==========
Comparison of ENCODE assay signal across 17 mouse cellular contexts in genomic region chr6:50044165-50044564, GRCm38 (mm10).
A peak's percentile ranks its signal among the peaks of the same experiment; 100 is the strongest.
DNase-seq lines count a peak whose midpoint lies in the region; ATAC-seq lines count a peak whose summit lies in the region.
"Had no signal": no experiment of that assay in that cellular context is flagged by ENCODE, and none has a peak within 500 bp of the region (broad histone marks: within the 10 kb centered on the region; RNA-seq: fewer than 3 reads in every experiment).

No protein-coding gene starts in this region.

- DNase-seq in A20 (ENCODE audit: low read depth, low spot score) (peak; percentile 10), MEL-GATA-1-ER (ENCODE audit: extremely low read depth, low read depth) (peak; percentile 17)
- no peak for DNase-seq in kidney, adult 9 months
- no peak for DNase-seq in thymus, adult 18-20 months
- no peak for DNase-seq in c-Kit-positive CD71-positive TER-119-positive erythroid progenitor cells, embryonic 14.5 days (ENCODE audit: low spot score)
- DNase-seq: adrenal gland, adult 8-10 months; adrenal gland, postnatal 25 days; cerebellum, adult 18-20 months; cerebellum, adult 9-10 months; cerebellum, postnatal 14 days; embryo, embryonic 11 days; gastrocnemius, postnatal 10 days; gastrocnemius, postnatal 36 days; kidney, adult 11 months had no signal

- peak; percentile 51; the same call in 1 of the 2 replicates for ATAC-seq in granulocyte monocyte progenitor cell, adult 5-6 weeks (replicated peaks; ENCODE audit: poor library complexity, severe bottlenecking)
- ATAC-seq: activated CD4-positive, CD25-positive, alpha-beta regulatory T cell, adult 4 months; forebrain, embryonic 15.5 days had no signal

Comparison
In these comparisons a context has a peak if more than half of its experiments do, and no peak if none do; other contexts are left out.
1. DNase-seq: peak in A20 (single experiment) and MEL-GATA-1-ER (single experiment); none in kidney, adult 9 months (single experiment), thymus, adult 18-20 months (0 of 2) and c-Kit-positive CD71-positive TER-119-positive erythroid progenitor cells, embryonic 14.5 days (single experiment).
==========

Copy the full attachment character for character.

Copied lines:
Comparison of ENCODE assay signal across 17 mouse cellular contexts in genomic region chr6:50044165-50044564, GRCm38 (mm10).
A peak's percentile ranks its signal among the peaks of the same experiment; 100 is the strongest.
DNase-seq lines count a peak whose midpoint lies in the region; ATAC-seq lines count a peak whose summit lies in the region.
"Had no signal": no experiment of that assay in that cellular context is flagged by ENCODE, and none has a peak within 500 bp of the region (broad histone marks: within the 10 kb centered on the region; RNA-seq: fewer than 3 reads in every experiment).

No protein-coding gene starts in this region.

- DNase-seq in A20 (ENCODE audit: low read depth, low spot score) (peak; percentile 10), MEL-GATA-1-ER (ENCODE audit: extremely low read depth, low read depth) (peak; percentile 17)
- no peak for DNase-seq in kidney, adult 9 months
- no peak for DNase-seq in thymus, adult 18-20 months
- no peak for DNase-seq in c-Kit-positive CD71-positive TER-119-positive erythroid progenitor cells, embryonic 14.5 days (ENCODE audit: low spot score)
- DNase-seq: adrenal gland, adult 8-10 months; adrenal gland, postnatal 25 days; cerebellum, adult 18-20 months; cerebellum, adult 9-10 months; cerebellum, postnatal 14 days; embryo, embryonic 11 days; gastrocnemius, postnatal 10 days; gastrocnemius, postnatal 36 days; kidney, adult 11 months had no signal

- peak; percentile 51; the same call in 1 of the 2 replicates for ATAC-seq in granulocyte monocyte progenitor cell, adult 5-6 weeks (replicated peaks; ENCODE audit: poor library complexity, severe bottlenecking)
- ATAC-seq: activated CD4-positive, CD25-positive, alpha-beta regulatory T cell, adult 4 months; forebrain, embryonic 15.5 days had no signal

Comparison
In these comparisons a context has a peak if more than half of its experiments do, and no peak if none do; other contexts are left out.
1. DNase-seq: peak in A20 (single experiment) and MEL-GATA-1-ER (single experiment); none in kidney, adult 9 months (single experiment), thymus, adult 18-20 months (0 of 2) and c-Kit-positive CD71-positive TER-119-positive erythroid progenitor cells, embryonic 14.5 days (single experiment).